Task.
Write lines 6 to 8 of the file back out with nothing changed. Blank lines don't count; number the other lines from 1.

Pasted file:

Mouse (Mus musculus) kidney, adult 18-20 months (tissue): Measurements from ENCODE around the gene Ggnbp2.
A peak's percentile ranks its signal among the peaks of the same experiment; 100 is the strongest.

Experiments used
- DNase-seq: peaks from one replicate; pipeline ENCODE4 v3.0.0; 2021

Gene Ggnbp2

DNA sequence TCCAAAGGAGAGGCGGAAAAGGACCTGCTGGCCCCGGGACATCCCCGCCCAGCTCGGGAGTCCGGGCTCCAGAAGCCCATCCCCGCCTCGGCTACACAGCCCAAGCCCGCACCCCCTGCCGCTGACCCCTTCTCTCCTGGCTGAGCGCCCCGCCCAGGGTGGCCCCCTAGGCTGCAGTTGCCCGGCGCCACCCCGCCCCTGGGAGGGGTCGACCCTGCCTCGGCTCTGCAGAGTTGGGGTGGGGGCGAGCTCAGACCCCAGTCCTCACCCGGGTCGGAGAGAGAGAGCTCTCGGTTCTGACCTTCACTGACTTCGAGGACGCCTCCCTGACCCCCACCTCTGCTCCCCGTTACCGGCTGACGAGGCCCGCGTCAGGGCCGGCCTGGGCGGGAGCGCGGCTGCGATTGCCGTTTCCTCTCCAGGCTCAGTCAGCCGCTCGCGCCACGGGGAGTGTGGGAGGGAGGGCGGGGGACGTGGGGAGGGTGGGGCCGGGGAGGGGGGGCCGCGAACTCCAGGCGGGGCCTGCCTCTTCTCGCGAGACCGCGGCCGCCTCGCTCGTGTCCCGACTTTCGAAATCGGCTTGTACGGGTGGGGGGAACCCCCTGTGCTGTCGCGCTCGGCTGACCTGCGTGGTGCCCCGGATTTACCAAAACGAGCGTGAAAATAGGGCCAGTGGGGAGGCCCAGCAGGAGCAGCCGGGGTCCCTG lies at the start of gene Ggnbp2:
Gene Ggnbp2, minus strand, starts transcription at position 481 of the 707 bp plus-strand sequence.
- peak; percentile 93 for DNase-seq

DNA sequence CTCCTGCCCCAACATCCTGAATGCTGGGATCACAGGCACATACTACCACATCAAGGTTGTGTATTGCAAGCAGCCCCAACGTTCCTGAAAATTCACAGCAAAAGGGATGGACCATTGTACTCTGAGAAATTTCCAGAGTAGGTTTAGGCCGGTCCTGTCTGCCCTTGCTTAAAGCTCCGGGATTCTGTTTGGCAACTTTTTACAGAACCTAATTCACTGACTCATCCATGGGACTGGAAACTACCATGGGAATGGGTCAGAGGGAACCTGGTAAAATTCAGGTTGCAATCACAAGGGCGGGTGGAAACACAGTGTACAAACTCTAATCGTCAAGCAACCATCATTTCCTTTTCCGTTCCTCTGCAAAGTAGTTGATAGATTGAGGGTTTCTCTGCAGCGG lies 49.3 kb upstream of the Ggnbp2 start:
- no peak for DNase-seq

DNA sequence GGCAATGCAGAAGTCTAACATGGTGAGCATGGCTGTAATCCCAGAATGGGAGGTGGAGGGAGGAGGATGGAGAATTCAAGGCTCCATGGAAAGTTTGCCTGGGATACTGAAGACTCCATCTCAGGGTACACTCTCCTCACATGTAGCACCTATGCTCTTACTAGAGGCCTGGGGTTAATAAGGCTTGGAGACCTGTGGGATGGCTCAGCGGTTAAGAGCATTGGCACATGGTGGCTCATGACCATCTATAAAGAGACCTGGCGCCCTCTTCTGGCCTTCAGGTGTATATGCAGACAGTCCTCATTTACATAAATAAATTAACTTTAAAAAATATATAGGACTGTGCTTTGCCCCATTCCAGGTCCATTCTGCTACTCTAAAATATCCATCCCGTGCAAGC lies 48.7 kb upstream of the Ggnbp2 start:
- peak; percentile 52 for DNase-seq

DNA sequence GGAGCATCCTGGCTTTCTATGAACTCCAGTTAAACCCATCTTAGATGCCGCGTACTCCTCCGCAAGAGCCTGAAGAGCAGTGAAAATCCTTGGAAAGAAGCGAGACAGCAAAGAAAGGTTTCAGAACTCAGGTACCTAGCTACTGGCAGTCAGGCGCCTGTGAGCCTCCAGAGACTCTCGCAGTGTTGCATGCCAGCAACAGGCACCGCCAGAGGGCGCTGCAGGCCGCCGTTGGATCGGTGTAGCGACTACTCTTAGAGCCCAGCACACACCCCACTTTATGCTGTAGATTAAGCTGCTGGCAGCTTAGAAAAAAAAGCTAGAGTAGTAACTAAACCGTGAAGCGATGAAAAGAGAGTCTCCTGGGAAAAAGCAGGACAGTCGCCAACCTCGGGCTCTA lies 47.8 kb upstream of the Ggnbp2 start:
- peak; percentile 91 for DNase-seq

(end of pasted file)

DNA sequence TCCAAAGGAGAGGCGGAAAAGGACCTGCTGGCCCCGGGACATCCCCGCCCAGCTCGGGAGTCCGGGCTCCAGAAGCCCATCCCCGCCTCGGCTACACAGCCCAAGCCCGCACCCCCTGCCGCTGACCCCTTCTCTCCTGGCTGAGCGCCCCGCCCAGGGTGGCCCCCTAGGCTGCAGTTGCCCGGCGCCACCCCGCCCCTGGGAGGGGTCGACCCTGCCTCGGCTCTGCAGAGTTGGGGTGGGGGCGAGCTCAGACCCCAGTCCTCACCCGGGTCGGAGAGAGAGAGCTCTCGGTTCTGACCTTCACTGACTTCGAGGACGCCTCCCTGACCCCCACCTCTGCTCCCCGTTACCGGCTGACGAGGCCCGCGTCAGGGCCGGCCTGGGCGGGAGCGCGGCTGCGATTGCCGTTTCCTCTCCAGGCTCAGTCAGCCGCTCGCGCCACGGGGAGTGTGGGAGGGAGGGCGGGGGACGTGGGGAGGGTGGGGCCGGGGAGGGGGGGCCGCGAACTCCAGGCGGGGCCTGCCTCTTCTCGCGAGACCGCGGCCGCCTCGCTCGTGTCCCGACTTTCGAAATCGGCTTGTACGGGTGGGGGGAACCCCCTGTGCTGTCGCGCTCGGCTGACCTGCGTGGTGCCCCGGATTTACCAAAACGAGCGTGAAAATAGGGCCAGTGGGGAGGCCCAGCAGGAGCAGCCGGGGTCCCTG lies at the start of gene Ggnbp2:
Gene Ggnbp2, minus strand, starts transcription at position 481 of the 707 bp plus-strand sequence.
- peak; percentile 93 for DNase-seq